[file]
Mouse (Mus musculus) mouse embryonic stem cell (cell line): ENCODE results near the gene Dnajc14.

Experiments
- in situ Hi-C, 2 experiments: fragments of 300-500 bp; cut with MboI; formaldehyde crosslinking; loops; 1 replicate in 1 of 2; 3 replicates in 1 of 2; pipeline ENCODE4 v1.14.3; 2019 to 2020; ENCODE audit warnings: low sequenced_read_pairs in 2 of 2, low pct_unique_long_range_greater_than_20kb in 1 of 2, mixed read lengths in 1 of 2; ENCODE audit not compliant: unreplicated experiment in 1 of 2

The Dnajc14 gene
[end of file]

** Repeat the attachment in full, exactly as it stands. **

Mouse (Mus musculus) mouse embryonic stem cell (cell line): ENCODE results near the gene Dnajc14.

Experiments
- in situ Hi-C, 2 experiments: fragments of 300-500 bp; cut with MboI; formaldehyde crosslinking; loops; 1 replicate in 1 of 2; 3 replicates in 1 of 2; pipeline ENCODE4 v1.14.3; 2019 to 2020; ENCODE audit warnings: low sequenced_read_pairs in 2 of 2, low pct_unique_long_range_greater_than_20kb in 1 of 2, mixed read lengths in 1 of 2; ENCODE audit not compliant: unreplicated experiment in 1 of 2

The Dnajc14 gene